Oh Delay! What Constantinople Hard Fork Misfire Means for Ethereum
New year, new problems for Ethereum.
Down 90% in 2018, the cryptocurrency was poised to get back on track this Wednesday, putting its marker down for 2019 and the road to Serenity (AKA Ethereum 2.0). Much anticipated and delayed hard fork Constantinople (here’s our Need-To-Know guide), described as the “least eventful hard fork yet”, was finally strapped in for 16 January at block 7,080,000 this week.
With hours to go, the Foundation pulled the upgrade after a massive security issue was leaked that could’ve eventually lead to another disaster akin to 2016’s DAO hack.
*Update for CoolWallet S users: Don’t worry. Your funds are safe and you don’t have to worry or do anything. In fact, we’re so in control of the situation that we just got back from Australia where we shot an awesome new commercial, check it out RIGHT HERE.
Neither the hard fork nor the delay will affect the CoolWallet S, the everyday wallet for people on the go, which I really need to add is :
- The world’s first and best mobile hardware crypto wallet
- The first Bluetooth cold wallet ( since 2014, long before the bandwagon recently got so crowded after three smart guys tinkered around a bit)
- The Card with a Screen (OK i’m still the only one who calls it this)
- tamper-proof, water-proof, and even proof-of-stake-proof.
But I digress. Let’s forget the Outback for a minute and get back to the topic.
What Went Wrong: Re-Entrancy Attack Vulnerability
One of Constantinople’s updates, EIP 1283, is supposed to significantly lower Ethereum’s high transactional fees (gas).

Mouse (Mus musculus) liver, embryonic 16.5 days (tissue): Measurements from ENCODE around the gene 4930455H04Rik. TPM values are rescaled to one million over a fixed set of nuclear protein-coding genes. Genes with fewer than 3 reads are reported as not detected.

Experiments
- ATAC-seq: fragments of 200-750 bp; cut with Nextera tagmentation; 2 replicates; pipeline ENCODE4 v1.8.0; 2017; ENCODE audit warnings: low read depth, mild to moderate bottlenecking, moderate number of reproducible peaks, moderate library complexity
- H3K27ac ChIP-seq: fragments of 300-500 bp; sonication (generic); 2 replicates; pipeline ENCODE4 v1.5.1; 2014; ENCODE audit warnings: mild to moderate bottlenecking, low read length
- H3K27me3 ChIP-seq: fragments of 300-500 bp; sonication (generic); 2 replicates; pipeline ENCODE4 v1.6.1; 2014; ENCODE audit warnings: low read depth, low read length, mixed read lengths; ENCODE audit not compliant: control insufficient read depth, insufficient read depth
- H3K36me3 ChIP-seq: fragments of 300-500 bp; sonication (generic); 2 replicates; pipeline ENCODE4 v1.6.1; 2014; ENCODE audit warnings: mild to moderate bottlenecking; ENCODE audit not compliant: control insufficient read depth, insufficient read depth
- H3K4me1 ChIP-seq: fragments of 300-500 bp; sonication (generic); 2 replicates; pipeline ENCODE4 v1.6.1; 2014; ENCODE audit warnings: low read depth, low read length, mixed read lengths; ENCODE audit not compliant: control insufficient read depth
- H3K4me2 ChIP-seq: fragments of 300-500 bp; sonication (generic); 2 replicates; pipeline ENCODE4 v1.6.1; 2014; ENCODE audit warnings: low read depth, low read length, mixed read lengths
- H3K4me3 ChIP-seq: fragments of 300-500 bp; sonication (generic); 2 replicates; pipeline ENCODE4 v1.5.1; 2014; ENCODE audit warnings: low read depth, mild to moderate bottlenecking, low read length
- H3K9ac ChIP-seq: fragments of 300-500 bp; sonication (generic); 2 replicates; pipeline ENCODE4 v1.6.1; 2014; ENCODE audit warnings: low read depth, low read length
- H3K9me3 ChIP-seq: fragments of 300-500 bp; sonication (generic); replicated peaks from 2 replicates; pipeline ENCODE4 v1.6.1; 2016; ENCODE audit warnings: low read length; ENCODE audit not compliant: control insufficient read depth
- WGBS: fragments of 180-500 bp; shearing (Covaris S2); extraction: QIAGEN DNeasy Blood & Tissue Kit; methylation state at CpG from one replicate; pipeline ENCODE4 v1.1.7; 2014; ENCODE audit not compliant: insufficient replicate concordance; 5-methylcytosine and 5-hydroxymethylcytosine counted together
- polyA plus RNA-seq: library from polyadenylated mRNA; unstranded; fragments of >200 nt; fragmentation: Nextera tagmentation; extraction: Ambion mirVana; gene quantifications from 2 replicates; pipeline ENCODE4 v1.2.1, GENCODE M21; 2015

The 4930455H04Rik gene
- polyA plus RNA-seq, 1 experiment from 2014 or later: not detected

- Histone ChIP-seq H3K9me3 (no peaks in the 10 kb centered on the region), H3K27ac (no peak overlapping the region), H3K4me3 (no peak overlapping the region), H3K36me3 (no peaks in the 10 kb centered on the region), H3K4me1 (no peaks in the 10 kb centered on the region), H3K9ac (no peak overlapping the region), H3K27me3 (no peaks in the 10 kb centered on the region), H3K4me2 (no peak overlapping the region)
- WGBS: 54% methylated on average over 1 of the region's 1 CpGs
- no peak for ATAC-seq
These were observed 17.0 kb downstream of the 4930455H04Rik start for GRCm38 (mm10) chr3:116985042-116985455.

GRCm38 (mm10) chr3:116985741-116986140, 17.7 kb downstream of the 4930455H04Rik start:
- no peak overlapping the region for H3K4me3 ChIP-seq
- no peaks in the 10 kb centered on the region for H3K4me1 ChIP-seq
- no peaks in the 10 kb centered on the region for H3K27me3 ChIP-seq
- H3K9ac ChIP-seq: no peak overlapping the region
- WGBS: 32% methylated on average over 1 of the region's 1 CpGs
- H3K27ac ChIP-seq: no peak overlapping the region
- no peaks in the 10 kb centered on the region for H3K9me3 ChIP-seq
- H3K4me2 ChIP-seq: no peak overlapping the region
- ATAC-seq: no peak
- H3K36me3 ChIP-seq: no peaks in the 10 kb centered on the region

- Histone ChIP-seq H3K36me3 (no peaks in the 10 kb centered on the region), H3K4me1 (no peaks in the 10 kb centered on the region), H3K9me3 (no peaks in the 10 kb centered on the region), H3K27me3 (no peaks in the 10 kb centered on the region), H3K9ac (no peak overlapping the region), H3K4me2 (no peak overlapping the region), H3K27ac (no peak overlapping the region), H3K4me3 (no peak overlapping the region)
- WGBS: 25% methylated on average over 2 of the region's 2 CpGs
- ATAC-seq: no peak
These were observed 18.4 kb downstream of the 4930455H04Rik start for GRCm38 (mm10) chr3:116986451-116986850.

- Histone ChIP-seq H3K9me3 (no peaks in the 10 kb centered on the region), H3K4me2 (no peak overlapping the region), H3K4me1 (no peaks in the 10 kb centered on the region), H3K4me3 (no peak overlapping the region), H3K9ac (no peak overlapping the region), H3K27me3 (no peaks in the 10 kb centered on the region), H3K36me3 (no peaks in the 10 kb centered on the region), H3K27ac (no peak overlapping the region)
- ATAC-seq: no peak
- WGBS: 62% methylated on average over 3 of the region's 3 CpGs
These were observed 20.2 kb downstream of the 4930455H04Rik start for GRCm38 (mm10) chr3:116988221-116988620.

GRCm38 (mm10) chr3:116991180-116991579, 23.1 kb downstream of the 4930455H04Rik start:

However, third-party auditing firm ChainSecurity discovered at the eleventh hour this week that by doing this, it opens the door to a possible Re-entrancy attack that could exploit EIP 1283.
The Re-entrancy vulnerability can potentially allow a malicious party to repeat the same storage function many times without alerting the user to what’s happening, in essence “ withdrawing funds forever” according to a security expert.
What’s Next: Re-Enter the Drag On
It could take 6 weeks.
While some outlets report the new date to be as early as next week, one of Ethereum’s core developers, Afri Schoeden, estimates Constantinople’s new release date to be anything from 2–6 weeks away.
It makes sense for the developers to take their time now , after missing what appears to be such a massive security flaw.
Reaction: Industry, Public, ETH Price
Not everyone got the memo, or listened.
There are reports coming in that some miners went ahead anyways, updating to the new protocol and causing a kind of “chain split”. The impact of this is still unknown as of yet, but the fallout should hopefully be contained with new updates.
The development team has bunkered down since Wednesday after making an official announcement and scheduled a dev call for later today (Friday 18 January) in which they will discuss the vulnerability, solution to patch the issue and a possible new date for the hard fork.
Industry & Public
For once, this planned hard fork had the blessing of the vast majority of the Ethereum community as required and confidence was high.